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City gets $300K energy efficiency grant
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The City of Covington received $300,000 in stimulus money to help residents make their homes more energy efficient.
The Georgia Environmental Facilities Authority awarded $13.3 million in energy efficiency and conservation grants to 64 Georgia cities and counties.

City Utility Director Bill Meecham said Covington will likely use its money to start an on-bill financing program for homeowners who want to make their homes more energy efficient.

However, Meecham said the city is also hoping to receive some other energy efficiency monies, so it will plan an overall strategy before starting the on-bill financing program.

The program would allow residents to borrow money from the city’s $300,000 grant fund at a very low interest rate, often less than 1 percent. The money would be used to buy new energy efficient appliances or make building improvements, like adding insulation, caulking cracks or putting in double-paned windows.

The loan would be paid back in small monthly installments that would be added to the resident’s utility bill. The idea is that the energy savings would offset much of the extra bill cost, and then once the loan is paid off, the resident would start to see significant energy savings.

In addition, as the loan is paid off, the money will go back into the grant fund and can then be loaned out to more customers. City Manager Steve Horton said previously that energy efficiency is becoming ever more important.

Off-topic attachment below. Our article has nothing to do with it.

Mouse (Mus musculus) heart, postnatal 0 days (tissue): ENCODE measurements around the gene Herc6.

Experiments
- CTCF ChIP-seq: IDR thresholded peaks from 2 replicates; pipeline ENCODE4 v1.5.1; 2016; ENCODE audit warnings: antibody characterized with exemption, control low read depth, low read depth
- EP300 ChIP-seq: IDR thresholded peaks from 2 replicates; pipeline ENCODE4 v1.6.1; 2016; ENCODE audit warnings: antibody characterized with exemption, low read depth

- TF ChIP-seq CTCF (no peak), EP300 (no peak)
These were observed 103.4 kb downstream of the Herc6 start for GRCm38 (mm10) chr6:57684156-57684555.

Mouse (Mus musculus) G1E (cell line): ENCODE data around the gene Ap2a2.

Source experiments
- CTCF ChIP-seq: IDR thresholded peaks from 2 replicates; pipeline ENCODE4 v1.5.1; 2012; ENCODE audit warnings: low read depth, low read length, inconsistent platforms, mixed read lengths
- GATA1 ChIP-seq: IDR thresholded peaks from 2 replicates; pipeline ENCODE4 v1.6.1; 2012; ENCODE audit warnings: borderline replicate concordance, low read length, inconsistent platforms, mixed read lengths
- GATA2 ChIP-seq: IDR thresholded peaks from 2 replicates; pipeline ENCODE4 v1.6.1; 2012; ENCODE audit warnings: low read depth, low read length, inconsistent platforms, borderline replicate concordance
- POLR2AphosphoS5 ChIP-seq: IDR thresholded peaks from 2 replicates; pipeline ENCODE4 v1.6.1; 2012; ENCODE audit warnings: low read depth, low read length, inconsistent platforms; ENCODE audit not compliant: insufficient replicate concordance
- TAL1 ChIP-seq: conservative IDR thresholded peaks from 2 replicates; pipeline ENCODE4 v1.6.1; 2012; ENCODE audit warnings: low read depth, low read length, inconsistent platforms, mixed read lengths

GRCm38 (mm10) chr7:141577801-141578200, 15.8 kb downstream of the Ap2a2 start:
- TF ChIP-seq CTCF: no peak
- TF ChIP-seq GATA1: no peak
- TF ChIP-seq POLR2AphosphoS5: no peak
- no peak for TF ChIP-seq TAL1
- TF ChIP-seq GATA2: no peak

“So many homes out there, across the nation, are older homes and were built before insulation was a big deal, when utility costs were cheaper and people didn't think about insulation as much. It wasn't cost effective,” Horton said. “But now with escalating prices, it's much more important for insulation and energy efficiency.”

Meecham and Horton said the city is hoping to get some additional grant money through the Electric Cities of Georgia, an organization of cities which run their own utilities. The group jointly applied for some stimulus money last year and Horton said ECG did receive a grant. Covington will likely receive some of that money, but it is unknown how much it’ll receive or what exactly the money can be used for. A 50 percent match was expected to be required of any participating cities, and last August the city council the use of up to $42,600.

The city also hopes to do other things with the recent $300,000 grant, including expanding the city’s energy audit program. Energy audits are tests conducted by a city utility employee where the employee either walks though and visually examines a building or uses instruments to actually test the performance on the HVAC system and measure how much air is leaking through doors and windows.
Meecham said the city is planning to upgrade the lighting outside the city hall and in the city’s equipment area.  Finally, a solar water heating demonstration project is planned at city hall.

For information about the grant, residents can call Meecham at (770) 385-2120 or e-mail him at However, Horton emphasized that no money will be given out until the city actually receives the money, sets up the necessary accounts and plans out its implementation strategy.